Ana Elizabeth García will present the “who’s who of lies” in the morning. Special
My profession faces a growing campaign of stigmatization.
“Who does not tolerate slander that is dedicated to something else,” used to say Tomás Rojo Valencia, defender of the rights and freedoms of the Yaqui peoples. However, this time it is not just about isolated slander, attacks or disqualification. We are facing a systematic and deliberate campaign whose main purpose is to achieve political control of a certain group of people.
The worst thing is that the campaign launched by the ruling majority against the reputation and dignity of the people who are dedicated to the defense of human rights and journalism already found, among a significant nucleus of the population, a body in which to reproduce .
There is no comment, text, opinion or investigation that is published these days by a person dedicated to these trades who does not awaken on social networks and also from the pulpit of power a barrage of verbal weapons to dismiss not so much what is said, but who does it say it to: chayotero, liar, sold out, traitor, stateless, slanderer, privileged, corrupt, neoliberal, conservative or miserable are just some of the terms that, practically automatically, those of us who criticize or denounce power deserve.
It is about prejudices, stereotypes and topics that do not distinguish between individuals. The first premise of any stigmatization campaign presumes that all people linked to the same identity, or to the same social group, deserve to be treated with similar rudeness.
In effect, stigmatization is an ideology directed against a group and its success is measured by the capacity it has to intimidate, individually, the subjects that make up that entity.
This expression of the philosophy of discarding uses negative connotations randomly selected to devalue any individual who may be perceived by the rest of society as belonging to the stigmatized group.
The origin of the term “stigma” comes from ancient Greece and had, since then, the objective of marking certain people – slaves, foreigners, women – to subdue them through repeated humiliation.
The routine attacks of power against the press and the defense of human rights have never been intended to provide a counterweight to public opinion, nor to expand the information, nor to distinguish who is who, among the individuals who perform these tasks in a professional manner.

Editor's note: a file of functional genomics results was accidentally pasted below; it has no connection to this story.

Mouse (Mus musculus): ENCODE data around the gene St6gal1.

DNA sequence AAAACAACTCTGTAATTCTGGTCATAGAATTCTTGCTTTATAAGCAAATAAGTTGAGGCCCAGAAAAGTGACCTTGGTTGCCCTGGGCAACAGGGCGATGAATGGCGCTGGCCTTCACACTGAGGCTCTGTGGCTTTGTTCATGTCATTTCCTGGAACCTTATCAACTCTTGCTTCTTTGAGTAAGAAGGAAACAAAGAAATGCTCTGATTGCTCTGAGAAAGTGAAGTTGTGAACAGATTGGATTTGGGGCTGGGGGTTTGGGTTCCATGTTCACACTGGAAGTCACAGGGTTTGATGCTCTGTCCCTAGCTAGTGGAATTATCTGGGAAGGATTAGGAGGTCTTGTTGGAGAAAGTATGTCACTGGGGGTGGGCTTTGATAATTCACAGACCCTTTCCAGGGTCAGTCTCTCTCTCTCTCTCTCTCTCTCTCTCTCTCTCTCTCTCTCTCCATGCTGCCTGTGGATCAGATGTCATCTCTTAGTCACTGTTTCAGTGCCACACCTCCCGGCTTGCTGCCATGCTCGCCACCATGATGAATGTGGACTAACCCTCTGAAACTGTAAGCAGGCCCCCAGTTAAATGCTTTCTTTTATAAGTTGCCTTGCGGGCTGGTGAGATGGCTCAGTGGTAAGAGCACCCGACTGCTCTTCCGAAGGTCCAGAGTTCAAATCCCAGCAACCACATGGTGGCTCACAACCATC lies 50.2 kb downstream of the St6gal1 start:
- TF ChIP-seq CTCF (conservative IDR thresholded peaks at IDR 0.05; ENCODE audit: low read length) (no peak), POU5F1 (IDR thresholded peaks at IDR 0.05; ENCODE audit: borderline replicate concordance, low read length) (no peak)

In a country with such well-established antidemocratic drives as Mexico, the powerful do not really require much effort to balance the balance of information and criticism.
We are in truth before an act of power that deliberately seeks to present these offices as “dangerous,” due to an alleged disruptive potential in the face of the political project that is believed to be morally superior.
Journalists and defenders are represented as a social poison that demands purification. The concept of social poison works effectively when it manages to deliver massive rejection against the stigmatized group, that is, when its members become as invisible as inaudible.
The promoters of these campaigns always find legal, social, natural, moral or ethical reasons to destroy the honor, dignity and reputation of the people belonging to the attacked group.
After stigmatization usually comes exclusion, isolation and ultimately extermination.
I could not affirm that this Mexican campaign is going to go that far, but neither would I have elements to deny the possibility.
The harshness and fury with which the dominant group has been attacking journalists and human rights defenders does not seem to be going to stop with a reversal order in the mouth of its original provocateurs.
Once the discrediting campaign is launched, the fate of stigmatized groups becomes as dangerous as it is uncertain.
Stigma also knows no boundaries when it marks its recipients. It would be wrong to assume that this campaign affects only the public sphere because it also enters the house, sneaks into the immediate environment, breaks the locks of privacy.
Faced with the campaign of discredit, the distance between the members of the plagued community also grows, mainly because of the fear of being identified as the next direct victim of arbitrariness. Therefore, it is not usually true that the stigmatized group reacts by cohesion.
Among the first cracks in the ground that stigmatized groups tread is work. Who would want to hire a demerited subject, or more precisely, who would dare to challenge by keeping a discarded employee from the rostrum of power?
Media companies, the main employer of journalists, are aware of the speed with which this stigmatization campaign can infect them with equal or worse discredit. And, faced with the decision to save the business or to protect a stigmatized individual, very few tend to make the first choice.
A stigmatization campaign is confirmed by the disproportion with which power operates against a human group: anything goes when it comes to reducing freedom so that no one hinders, prevents, limits or derails the decisions of the dominant establishment.
There are thousands of stigmatized groups throughout human history: gypsies, Armenians, Jews, homosexuals, women, older adults, religious minorities and a long etcetera that have also included groups discarded based on their work identity. Things by name: from the majority power, Mexico is experiencing an increasingly risky stigmatization campaign for those of us who are dedicated to journalism and the defense of human rights.